The appellee, being the legal holder of the stock referred to, is liable to the creditors of the company, where its assets are exhausted, even though he is not the equitable owner of such stock. Winston v. Dorsett Pipe Co., 129 Ill. 64" date_filed="1889-05-16" court="Ill." case_name="Winston v. Dorsett Pipe & Paving Co.">129 Ill. 64, 70; 3 Morawetz on Corp., Sec. 853; Nat. Bk. v. Case, 99 U. S. 631.

Such a stockholder is not without a remedy. He may recover from the equitable owner such sums as the former may have been required to pay by reason of his being the legal holder of such stock. 1 Cook on Stock and Stockholders, 245-6.

Counsel for appellees relies mainly upon the case of Burgess v. Seligman, 107 U.S. 20" date_filed="1883-01-29" court="SCOTUS" case_name="Burgess v. Seligman">107 U. S. 20. In that case Burgess, a judgment creditor of the Memphis, etc., R. R. Co., brought suit against the Seligmans to charge them as stockholders in that company under the statute of Missouri. That statute is very similar to the Illinois statute. The records of the railroad company show the following action by the directors, viz:

“ It is ordered by the board of directors that, in making negotiations for money with J. & W. Seligman & Co., certificates for a majority of the capital stock of this company be issued to the said J. & W. Seligman & Co., to hold in trust for the period of twelve months, and that such certificates be signed by the president and secretary, with the corporate seal of this company affixed.”

In the stock book and stock transfer book of the railroad company, which the law required to be kept, it was stated that the stock standing in the name of the Seligmans was “ held in escrow ” by them.

It thus appears upon the records and books of the railroad company that the Seligmans were not the owners of the stock of that company held by them, but that it was issued to them as pledgees, or as trustees, to secure the payment of debts of the railroad company. Creditors could not have been misled, or have believed that the Seligmans were personally, and in their own right, stockholders. The language of Mr. Justice Bradley, speaking for the court, must be taken and understood as applying to the facts before that court. He says (p. 27):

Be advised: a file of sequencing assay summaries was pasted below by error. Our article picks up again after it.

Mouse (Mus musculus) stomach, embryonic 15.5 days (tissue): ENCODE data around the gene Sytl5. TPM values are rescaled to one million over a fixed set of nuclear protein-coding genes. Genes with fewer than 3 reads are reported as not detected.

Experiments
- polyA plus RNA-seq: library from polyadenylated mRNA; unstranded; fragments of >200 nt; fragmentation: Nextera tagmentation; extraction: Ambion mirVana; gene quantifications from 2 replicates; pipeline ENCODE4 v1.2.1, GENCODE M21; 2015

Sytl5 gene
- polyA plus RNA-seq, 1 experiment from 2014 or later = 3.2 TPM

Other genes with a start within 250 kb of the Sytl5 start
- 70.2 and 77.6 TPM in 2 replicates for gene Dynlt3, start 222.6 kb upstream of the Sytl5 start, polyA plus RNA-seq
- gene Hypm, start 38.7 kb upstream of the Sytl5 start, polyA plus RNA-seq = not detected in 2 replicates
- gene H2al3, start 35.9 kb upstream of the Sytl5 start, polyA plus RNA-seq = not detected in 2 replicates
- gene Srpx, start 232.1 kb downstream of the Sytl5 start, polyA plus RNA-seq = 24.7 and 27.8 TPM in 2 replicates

“ Upon a careful examination of the facts found in this case, we do not see how a reasonable doubt can exist that the Seligmans held the stock in question as trustees and custodians, by way of collateral security for themselves and the purchasers of the bonds. That was clearly the intent of the parties, declared in almost so many words; and that intent must prevail, unless, by some inadvertence in carrying it out, the Seligmans have been unwittingly caught in some legal snare of which the creditors can take advantage.”

Appellee Sherwood appears, by the certificate held by him, and upon the books and records of the railway com-party, as being personally, and in his own right, a stockholder in that company. He must be held to be liable as such. 3 Thomp. on Corp., Secs. 3194 and 3197; Stover v. Flack, 30 N.Y. 64" date_filed="1864-01-05" court="NY" case_name="Stover v. . Flack">30 N. Y. 64; Wells v. Larrabee, 36 Fed. Rep. 868; National Bank v. Case, 99 U. S. 631; Wheelock v. Kost, 77 Ill. 296" date_filed="1875-01-15" court="Ill." case_name="Wheelock v. Kost">77 Ill. 296.

The decree fixing the liability of stockholders at $68 per share was entered July 1, 1898, and provides that unless the same is paid within thirty days after the entry of such decree, that interest shall be charged thereon at the rate of five per cent per annum after the expiration of said thirty days, i. <?., from August 1, 1898. We have considered the arguments of counsel upon the question of interest, and are of the "opinion that it should be allowed as provided by such decree.

The judgment of the Circuit Court will be reversed, but as there is no question as to the amount, judgment will be entered in this court for the sum of $10,200, with interest thereon from August 1, 1898, at the rate of five per cent per annum. Beversed, and judgment in this court.